My husband and I swear that we are suburban misfits, although we are working toward getting out and living a slower life.

  15. hey im just wondering is that swing set old mill park?

  16. Belated greetings, Patty! We’ve corresponded other places and I’m so glad you made it here and commented. I agree that slowing down takes a conscious effort in today’s culture (and the suburbs might be one of the more difficult places to do so.) Good for you for making the life shift. I also agree that our generation tended to have a different, freer childhood than the current one. We can work to change that! Thanks again for chiming in and for your supportive, cheerful presence. It’s much appreciated.

  17. Hi Leah! Gosh, you have a good eye. That swing set is indeed in Old Mill Park. That’s a pretty special, magical place. Do you live around Mill Valley?

  18. Hi, I live in MV and Im a 7th grader at mvms

    • Hi Leah! That’s excellent. My daughter went there. It’s kind of funny that you searched for “starfish” and ended up on the blog of someone in your very town when you could have been sent to a blog anywhere in the world! Good luck on your report. I hope you’ll visit here again.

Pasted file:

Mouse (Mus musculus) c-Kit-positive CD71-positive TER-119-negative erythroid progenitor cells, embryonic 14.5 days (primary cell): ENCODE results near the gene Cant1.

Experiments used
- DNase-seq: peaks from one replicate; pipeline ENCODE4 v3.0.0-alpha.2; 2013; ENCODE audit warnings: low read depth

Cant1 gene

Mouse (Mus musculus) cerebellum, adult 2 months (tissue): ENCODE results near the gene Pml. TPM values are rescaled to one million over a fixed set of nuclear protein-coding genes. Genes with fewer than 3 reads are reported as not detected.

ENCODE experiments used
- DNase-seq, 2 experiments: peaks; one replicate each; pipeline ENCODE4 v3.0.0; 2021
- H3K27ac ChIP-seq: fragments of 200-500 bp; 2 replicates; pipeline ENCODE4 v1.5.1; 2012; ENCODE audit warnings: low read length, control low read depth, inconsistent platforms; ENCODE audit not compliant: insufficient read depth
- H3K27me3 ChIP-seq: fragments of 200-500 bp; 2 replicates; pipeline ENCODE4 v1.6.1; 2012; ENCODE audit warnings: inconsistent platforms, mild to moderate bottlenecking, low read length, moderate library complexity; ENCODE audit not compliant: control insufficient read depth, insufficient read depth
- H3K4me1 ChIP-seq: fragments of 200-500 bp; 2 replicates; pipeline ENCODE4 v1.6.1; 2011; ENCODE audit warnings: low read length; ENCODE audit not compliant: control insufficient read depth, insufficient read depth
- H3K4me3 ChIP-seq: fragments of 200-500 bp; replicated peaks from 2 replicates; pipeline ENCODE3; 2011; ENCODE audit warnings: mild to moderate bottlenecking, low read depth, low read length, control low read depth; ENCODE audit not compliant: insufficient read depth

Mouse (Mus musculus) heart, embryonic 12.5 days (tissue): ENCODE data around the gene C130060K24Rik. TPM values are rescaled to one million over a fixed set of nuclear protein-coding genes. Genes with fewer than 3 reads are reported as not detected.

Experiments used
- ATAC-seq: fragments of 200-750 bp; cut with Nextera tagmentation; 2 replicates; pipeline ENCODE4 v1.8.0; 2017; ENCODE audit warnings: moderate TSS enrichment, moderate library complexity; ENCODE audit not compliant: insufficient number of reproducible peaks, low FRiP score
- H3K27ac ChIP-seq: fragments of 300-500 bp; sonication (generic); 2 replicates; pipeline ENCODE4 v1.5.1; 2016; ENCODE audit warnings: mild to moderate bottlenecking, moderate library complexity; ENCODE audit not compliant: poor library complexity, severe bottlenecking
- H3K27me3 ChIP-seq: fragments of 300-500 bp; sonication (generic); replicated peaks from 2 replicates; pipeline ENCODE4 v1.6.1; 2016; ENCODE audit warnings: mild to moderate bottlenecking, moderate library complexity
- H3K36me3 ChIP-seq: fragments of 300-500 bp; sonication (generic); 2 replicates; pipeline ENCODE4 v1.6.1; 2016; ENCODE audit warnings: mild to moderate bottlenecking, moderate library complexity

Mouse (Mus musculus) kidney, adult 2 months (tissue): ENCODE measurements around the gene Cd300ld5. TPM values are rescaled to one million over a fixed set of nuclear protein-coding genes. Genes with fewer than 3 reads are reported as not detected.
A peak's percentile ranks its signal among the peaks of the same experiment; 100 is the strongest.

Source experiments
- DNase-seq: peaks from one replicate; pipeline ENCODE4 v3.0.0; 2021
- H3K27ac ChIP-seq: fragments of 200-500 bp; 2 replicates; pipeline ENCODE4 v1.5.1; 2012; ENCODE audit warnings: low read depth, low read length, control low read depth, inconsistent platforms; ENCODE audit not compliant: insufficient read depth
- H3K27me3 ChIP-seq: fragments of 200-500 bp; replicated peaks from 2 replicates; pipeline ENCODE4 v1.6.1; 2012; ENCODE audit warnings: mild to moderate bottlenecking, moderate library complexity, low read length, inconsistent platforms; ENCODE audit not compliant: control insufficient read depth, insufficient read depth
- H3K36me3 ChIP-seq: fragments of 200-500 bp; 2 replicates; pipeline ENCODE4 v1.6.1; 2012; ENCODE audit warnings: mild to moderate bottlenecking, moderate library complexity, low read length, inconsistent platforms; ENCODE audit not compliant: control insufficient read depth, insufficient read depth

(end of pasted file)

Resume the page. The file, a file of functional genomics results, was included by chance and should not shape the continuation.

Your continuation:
P.S. From your note about starfish, I thought you were older.

  19. Thank you so much, Suz! Your work with C&NN is invaluable; I wouldn’t have expected someone so gifted with technology to also be a slow mom! Thank you for the much-needed reminders to stop and smell the roses. I’ve been so busy with children-and-nature work, that I keep myself and my kids too frenzied!!

  20. Hi Jodi! Thank you so much for visiting and for your nice comment. It can be tricky sometimes to consciously slow down and unplug and go outside. Luckily, working for C&NN, we have the inspiration to do so. It can still be a challenge, in a busy household, to make that happen. You’re doing a great deal with your Happy Trails Club. You’re an inspiration to me.

  21. Hey, just stumbled across your site – LOVE it. We are doing something very similar over here in Europe with http://www.slowtravelberlin.com – we’d love to exchange links with you and perhaps cross-promote some of our content (we have a big family element with what we do). I couldn’t find a contact email address on your site, hence I’m leaving this in the comments column – apologies if that’s in any way inappropriate!
    Thanks and keep up the good work!
    Paul (Slow Travel Berlin).

  22. Awesome about us page! As a parent of two young boys I actively attempt to limit the number of hours/days each week that we have structured activities scheduled, but I still feel like I only get to see my kids on the weekends. I can’t imagine how it would feel to have four places to be every night of the week and weekends scheduled full for months in advance! We would all go crazy!